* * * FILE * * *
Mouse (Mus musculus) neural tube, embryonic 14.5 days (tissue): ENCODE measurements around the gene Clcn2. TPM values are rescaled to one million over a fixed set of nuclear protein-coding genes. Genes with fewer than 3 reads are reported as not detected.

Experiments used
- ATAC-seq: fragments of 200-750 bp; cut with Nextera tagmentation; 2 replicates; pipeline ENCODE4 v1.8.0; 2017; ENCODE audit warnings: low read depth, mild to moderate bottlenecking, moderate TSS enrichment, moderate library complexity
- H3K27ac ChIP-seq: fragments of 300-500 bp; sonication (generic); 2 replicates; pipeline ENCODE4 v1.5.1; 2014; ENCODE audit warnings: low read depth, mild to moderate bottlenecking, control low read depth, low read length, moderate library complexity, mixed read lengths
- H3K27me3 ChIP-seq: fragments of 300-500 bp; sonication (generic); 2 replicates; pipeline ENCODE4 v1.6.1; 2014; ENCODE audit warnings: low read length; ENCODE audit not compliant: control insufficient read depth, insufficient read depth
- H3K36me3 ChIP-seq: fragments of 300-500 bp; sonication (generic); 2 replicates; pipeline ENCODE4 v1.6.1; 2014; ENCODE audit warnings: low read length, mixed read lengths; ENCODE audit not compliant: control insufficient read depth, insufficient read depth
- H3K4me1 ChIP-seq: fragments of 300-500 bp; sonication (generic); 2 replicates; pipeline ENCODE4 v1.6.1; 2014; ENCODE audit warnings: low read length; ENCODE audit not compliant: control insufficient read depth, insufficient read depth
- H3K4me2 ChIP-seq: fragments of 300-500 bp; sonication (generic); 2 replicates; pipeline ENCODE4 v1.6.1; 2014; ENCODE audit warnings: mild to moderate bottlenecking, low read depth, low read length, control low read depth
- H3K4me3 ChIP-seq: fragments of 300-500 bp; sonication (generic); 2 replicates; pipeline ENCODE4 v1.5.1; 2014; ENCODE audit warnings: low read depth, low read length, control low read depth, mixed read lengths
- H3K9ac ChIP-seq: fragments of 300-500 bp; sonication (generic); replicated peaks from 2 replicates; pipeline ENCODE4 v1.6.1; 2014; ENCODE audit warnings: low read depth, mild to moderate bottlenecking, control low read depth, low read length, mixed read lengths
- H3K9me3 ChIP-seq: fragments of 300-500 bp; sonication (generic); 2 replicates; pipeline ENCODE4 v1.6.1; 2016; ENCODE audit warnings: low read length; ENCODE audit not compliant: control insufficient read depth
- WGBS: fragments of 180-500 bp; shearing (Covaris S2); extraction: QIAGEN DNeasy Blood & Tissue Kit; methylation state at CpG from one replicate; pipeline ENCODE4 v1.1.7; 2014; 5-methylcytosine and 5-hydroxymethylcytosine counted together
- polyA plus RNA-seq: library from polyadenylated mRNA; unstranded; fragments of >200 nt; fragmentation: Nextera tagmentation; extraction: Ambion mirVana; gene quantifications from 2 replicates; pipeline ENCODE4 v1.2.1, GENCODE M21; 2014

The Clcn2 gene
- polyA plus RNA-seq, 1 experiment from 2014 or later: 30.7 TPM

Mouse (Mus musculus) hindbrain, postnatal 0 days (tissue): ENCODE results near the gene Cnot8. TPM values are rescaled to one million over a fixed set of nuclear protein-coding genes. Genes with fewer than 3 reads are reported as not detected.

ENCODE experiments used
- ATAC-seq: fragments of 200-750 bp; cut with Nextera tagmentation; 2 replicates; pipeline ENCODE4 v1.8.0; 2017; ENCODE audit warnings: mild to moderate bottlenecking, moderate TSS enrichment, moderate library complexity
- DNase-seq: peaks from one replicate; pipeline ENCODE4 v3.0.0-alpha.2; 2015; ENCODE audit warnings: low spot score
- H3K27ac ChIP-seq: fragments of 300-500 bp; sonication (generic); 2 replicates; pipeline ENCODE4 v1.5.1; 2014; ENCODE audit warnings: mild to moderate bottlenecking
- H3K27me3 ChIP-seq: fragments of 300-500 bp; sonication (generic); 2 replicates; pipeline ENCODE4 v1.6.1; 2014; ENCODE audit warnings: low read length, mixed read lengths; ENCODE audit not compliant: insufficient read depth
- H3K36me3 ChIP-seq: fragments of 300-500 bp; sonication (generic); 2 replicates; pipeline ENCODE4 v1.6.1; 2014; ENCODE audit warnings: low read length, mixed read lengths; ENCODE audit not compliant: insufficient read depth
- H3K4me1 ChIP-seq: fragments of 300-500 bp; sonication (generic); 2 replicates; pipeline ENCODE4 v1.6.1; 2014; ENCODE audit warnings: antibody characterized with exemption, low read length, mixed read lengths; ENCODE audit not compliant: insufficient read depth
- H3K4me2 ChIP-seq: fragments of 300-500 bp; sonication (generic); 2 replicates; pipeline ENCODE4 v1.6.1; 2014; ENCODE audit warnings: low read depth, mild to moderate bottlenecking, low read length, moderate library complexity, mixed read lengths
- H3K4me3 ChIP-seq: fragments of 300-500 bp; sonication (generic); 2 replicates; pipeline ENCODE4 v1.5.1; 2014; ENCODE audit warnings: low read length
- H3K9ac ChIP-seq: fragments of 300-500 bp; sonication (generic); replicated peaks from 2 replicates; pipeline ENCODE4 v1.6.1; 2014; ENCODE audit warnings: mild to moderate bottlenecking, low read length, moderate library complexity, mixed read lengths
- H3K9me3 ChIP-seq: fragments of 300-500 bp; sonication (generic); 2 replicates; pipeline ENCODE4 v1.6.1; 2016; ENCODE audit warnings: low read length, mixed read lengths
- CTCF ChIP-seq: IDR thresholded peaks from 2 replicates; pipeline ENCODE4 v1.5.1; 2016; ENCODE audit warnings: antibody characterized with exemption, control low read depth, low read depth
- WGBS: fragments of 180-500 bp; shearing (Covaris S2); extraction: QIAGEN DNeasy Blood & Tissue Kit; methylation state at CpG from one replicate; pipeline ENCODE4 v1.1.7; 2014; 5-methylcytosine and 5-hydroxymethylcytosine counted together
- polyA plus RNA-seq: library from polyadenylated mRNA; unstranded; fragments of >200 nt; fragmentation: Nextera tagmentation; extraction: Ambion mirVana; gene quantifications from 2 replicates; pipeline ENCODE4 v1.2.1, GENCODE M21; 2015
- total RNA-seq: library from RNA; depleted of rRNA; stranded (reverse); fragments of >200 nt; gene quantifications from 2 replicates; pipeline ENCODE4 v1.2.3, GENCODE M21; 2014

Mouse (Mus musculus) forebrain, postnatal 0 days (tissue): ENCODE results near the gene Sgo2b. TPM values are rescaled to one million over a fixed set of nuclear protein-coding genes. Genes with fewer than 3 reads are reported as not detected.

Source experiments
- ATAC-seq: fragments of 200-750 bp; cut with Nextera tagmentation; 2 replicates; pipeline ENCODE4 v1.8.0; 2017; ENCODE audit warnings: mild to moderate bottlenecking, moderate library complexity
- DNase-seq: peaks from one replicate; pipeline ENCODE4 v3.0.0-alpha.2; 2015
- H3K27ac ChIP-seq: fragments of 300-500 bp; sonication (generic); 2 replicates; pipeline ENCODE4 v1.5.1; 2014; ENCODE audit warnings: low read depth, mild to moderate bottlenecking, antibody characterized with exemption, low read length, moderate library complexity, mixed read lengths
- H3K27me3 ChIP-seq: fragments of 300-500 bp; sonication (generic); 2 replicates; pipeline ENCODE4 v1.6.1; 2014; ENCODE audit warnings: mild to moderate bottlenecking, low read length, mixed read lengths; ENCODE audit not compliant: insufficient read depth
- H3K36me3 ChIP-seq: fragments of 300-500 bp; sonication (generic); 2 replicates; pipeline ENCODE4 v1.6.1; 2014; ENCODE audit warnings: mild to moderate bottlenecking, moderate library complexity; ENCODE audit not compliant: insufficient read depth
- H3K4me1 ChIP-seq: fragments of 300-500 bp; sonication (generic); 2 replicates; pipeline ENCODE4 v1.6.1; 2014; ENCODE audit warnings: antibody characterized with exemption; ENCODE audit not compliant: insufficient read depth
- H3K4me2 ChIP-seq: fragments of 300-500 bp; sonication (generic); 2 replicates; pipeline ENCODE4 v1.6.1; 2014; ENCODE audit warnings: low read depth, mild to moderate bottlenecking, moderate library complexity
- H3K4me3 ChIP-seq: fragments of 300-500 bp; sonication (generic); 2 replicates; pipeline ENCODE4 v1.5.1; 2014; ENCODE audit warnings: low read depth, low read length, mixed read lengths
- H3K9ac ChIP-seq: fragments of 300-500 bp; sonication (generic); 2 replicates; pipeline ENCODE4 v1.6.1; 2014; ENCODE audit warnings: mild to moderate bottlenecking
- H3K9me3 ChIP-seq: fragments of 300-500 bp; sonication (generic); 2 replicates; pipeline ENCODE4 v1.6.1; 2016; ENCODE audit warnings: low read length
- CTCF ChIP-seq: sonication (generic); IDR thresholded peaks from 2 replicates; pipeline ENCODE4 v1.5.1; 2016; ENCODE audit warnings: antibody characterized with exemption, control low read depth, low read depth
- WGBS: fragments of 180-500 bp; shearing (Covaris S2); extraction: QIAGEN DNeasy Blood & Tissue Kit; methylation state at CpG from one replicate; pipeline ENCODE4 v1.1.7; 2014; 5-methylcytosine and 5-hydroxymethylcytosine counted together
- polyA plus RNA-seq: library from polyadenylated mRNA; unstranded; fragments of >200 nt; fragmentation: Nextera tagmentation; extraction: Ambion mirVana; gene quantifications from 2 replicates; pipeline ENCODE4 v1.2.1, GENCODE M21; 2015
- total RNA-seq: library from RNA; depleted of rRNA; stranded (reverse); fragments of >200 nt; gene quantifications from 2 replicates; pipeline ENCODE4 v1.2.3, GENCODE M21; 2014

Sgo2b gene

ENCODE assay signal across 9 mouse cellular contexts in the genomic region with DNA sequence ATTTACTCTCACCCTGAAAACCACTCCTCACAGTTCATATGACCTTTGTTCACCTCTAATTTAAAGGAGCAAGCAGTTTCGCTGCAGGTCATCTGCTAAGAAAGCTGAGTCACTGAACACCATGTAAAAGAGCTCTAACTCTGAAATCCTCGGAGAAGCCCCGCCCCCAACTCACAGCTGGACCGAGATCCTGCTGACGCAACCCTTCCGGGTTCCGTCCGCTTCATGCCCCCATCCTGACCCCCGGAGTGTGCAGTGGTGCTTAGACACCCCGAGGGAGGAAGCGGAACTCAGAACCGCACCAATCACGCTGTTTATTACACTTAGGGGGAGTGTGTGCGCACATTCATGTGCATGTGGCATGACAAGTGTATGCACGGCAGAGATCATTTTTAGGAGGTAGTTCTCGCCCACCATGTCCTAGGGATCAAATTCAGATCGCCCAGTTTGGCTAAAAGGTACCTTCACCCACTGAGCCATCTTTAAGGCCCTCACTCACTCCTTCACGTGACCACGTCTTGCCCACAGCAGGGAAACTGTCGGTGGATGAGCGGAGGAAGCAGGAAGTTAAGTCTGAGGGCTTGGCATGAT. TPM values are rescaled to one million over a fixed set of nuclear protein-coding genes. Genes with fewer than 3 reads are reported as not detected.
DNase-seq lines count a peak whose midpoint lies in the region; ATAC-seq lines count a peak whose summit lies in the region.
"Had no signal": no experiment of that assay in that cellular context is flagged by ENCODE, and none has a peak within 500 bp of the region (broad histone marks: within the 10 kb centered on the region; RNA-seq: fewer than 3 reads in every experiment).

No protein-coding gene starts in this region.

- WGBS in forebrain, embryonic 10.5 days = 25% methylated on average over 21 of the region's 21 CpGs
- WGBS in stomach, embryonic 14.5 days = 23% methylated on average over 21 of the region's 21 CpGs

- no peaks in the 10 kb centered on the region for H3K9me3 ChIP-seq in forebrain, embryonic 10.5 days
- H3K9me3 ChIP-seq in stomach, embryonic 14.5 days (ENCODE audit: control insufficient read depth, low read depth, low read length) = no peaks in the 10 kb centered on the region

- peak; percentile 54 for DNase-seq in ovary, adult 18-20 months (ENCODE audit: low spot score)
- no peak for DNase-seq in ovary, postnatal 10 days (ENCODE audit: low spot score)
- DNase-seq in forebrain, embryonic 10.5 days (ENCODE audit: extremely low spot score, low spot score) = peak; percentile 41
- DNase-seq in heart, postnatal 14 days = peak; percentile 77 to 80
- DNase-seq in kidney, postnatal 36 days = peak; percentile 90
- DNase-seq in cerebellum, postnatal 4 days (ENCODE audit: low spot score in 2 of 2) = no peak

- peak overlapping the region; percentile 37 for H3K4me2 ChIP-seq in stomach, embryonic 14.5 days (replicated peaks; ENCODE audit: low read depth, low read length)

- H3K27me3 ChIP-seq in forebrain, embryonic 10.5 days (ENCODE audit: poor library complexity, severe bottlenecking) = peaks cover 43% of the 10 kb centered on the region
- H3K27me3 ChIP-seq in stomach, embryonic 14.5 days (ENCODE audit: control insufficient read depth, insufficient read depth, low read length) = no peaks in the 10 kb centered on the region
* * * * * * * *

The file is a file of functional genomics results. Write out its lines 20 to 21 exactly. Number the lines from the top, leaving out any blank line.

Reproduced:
- H3K27ac ChIP-seq: fragments of 300-500 bp; sonication (generic); 2 replicates; pipeline ENCODE4 v1.5.1; 2014; ENCODE audit warnings: mild to moderate bottlenecking
- H3K27me3 ChIP-seq: fragments of 300-500 bp; sonication (generic); 2 replicates; pipeline ENCODE4 v1.6.1; 2014; ENCODE audit warnings: low read length, mixed read lengths; ENCODE audit not compliant: insufficient read depth